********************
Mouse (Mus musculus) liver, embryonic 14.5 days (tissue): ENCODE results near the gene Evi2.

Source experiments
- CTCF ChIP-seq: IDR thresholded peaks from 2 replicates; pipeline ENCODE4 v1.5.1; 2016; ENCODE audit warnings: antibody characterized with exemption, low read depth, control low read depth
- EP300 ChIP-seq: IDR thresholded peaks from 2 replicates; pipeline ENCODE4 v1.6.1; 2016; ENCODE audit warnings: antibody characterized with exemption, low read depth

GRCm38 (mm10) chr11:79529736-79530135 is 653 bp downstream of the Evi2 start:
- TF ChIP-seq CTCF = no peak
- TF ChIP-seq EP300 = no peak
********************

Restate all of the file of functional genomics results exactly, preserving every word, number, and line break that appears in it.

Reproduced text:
Mouse (Mus musculus) liver, embryonic 14.5 days (tissue): ENCODE results near the gene Evi2.

Source experiments
- CTCF ChIP-seq: IDR thresholded peaks from 2 replicates; pipeline ENCODE4 v1.5.1; 2016; ENCODE audit warnings: antibody characterized with exemption, low read depth, control low read depth
- EP300 ChIP-seq: IDR thresholded peaks from 2 replicates; pipeline ENCODE4 v1.6.1; 2016; ENCODE audit warnings: antibody characterized with exemption, low read depth

GRCm38 (mm10) chr11:79529736-79530135 is 653 bp downstream of the Evi2 start:
- TF ChIP-seq CTCF = no peak
- TF ChIP-seq EP300 = no peak